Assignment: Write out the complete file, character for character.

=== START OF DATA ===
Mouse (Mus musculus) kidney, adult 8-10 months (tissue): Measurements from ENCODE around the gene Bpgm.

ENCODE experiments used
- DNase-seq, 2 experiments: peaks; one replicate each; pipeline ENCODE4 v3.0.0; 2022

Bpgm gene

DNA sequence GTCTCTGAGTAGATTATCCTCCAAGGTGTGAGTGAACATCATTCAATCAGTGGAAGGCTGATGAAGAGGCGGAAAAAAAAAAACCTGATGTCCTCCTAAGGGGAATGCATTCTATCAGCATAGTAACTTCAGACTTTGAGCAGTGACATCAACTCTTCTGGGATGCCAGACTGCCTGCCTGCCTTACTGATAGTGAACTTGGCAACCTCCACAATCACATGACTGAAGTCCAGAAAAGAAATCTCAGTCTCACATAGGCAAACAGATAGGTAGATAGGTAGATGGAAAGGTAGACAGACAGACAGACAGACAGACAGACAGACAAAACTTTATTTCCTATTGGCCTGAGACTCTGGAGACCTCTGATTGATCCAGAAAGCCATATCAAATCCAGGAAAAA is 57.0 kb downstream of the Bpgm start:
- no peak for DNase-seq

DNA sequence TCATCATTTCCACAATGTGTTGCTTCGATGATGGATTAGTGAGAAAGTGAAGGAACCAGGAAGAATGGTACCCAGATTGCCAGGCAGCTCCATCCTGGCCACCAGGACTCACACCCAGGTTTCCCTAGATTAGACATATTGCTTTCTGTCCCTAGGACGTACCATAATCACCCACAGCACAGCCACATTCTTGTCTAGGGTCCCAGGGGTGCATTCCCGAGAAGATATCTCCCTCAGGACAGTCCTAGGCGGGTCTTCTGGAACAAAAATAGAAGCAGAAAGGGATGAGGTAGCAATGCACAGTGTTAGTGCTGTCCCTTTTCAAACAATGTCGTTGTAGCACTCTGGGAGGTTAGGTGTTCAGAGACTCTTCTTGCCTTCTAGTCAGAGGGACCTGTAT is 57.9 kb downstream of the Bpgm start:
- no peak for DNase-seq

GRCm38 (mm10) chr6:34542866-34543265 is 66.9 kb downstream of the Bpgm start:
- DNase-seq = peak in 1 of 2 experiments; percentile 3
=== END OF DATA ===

Mouse (Mus musculus) kidney, adult 8-10 months (tissue): Measurements from ENCODE around the gene Bpgm.

ENCODE experiments used
- DNase-seq, 2 experiments: peaks; one replicate each; pipeline ENCODE4 v3.0.0; 2022

Bpgm gene

DNA sequence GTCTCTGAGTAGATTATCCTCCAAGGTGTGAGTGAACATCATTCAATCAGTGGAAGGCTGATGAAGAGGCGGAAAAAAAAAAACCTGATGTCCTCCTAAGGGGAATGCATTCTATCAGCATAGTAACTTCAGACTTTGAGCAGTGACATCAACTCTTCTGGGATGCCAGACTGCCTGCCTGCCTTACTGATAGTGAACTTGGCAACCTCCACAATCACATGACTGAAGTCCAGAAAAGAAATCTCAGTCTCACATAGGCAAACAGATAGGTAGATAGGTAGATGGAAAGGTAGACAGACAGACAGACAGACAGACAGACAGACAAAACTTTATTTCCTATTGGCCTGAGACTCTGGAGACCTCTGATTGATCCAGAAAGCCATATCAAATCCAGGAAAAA is 57.0 kb downstream of the Bpgm start:
- no peak for DNase-seq

DNA sequence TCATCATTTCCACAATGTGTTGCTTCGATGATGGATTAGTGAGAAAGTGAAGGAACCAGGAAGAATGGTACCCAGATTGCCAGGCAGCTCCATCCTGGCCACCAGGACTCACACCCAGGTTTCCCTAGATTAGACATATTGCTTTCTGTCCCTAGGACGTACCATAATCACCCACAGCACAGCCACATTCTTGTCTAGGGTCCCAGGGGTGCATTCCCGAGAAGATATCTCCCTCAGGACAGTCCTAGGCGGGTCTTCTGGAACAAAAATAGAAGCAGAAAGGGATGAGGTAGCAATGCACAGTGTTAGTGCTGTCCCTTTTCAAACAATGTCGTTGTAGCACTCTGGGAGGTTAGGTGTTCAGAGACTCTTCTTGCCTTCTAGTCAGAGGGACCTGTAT is 57.9 kb downstream of the Bpgm start:
- no peak for DNase-seq

GRCm38 (mm10) chr6:34542866-34543265 is 66.9 kb downstream of the Bpgm start:
- DNase-seq = peak in 1 of 2 experiments; percentile 3